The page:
Have you ever returned from the supermarket with the ingredients for an important meal and realised you had forgotten a vital item? You did your research to create something different for your guests, planned everything really well and felt energised about the evening. Then in that moment you click your fingers and sigh, as you realise you have forgotten something significant that threatens to derail your plans. If so, you have just experienced the finger clicking phase of change.
How often have you said or heard phrases like these recently? “Let’s see if there’s an Airbnb nearby and we’ll book for this weekend” or “When we land we’ll jump in an UBER and head straight there”, even better “Who wants a Deliveroo tonight?” The fact is that the ‘gig economy’ is now all around us and it’s not just sleeping in a stranger’s house and getting a lift. The gig economy is perforating all industries and traditional talent critical job roles from IT managers to accountants.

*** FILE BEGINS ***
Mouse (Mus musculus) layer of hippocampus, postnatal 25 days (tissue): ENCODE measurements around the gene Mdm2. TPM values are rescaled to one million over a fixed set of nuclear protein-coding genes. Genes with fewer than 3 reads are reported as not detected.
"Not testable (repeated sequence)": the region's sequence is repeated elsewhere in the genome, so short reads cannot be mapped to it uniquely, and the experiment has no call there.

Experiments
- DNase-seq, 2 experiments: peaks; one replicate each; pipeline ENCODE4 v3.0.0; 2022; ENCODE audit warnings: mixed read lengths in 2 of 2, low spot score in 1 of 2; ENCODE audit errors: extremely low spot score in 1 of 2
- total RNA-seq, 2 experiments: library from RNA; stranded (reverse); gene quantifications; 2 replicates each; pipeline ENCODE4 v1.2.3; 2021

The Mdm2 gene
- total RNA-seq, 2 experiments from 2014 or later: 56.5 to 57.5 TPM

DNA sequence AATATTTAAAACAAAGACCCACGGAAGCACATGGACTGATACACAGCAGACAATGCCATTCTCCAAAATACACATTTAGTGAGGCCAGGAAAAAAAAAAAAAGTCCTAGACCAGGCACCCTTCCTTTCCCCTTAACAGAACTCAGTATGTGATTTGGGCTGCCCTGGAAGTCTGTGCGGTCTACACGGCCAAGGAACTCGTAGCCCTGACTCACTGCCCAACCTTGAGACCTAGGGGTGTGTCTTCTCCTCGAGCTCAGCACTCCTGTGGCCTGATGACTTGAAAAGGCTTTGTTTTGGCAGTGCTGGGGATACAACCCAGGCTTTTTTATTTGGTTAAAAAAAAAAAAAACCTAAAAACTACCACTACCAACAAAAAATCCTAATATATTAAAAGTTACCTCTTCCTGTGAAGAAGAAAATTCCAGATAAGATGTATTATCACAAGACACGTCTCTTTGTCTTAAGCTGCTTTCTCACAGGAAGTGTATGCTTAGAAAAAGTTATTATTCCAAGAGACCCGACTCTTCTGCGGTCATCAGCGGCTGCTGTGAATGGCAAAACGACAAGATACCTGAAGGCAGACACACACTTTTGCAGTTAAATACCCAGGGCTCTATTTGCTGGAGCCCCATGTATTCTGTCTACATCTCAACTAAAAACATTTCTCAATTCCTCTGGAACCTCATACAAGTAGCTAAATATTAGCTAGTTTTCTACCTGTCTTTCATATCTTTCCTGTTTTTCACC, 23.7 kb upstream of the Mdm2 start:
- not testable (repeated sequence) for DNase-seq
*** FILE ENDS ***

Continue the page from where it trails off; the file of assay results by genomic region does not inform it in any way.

“In the event of cabin decompression, an oxygen mask will automatically appear in front of you. To start the flow of oxygen, pull the mask towards you. Place it firmly over your nose and mouth, secure the elastic band behind your head and breathe normally. If you are travelling with a child or someone who needs assistance, secure your mask first, and then assist the other person.”
My writing is typically inspired by conversations with my training groups and this one is no exception. While exploring purpose and shared values with a well-established team recently, they reflected on themes such as service, altruism, caring and social impact. Then we stumbled upon the subject of love. One talented leader shared their insight. “I do want the people I lead to know I love them” they said, then added “But obviously we can’t say that word at work!”. This led us to an interesting debate on leadership and the ‘L’ word.
As a talent manager reviewing your latest succession pipeline, you’ll know the gut wrenching task of removing yet another high potential person from the plan because they’ve decided to leave the business. The questions asked will often be along the lines of “Why did we only find out now that they’re unhappy?” or “If only we could have found a more stretching role for them!” Read on to review the potential steps that can be taken to limit great people leaving your business.